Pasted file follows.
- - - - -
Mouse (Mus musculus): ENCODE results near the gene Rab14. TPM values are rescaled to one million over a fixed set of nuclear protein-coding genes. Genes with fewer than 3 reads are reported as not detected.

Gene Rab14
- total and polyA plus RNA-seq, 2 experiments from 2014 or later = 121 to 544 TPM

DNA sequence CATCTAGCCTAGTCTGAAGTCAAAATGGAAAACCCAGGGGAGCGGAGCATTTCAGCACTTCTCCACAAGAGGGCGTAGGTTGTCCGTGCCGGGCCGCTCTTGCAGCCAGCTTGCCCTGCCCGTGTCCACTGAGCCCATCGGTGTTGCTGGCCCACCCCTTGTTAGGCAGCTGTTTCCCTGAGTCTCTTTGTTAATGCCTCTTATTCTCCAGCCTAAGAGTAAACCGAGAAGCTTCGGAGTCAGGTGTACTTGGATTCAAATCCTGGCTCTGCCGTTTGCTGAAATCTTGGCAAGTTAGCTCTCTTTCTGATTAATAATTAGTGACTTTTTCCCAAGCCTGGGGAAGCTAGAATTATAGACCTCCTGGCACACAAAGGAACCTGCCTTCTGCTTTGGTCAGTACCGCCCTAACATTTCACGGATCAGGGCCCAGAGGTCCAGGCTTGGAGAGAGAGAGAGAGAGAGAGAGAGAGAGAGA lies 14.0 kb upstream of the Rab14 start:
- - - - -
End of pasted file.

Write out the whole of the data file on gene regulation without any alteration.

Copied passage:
Mouse (Mus musculus): ENCODE results near the gene Rab14. TPM values are rescaled to one million over a fixed set of nuclear protein-coding genes. Genes with fewer than 3 reads are reported as not detected.

Gene Rab14
- total and polyA plus RNA-seq, 2 experiments from 2014 or later = 121 to 544 TPM

DNA sequence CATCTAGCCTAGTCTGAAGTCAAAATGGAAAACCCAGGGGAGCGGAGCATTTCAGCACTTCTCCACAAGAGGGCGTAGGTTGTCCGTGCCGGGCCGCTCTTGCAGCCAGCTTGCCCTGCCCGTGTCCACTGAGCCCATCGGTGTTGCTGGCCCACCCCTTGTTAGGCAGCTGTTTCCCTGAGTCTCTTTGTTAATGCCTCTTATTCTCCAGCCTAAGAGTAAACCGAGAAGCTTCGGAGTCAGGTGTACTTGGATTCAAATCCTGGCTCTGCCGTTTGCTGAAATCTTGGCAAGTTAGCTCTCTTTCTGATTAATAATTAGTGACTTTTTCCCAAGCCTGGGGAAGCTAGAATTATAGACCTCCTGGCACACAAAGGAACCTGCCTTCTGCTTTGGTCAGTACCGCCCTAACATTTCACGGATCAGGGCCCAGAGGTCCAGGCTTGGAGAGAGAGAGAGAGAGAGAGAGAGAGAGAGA lies 14.0 kb upstream of the Rab14 start: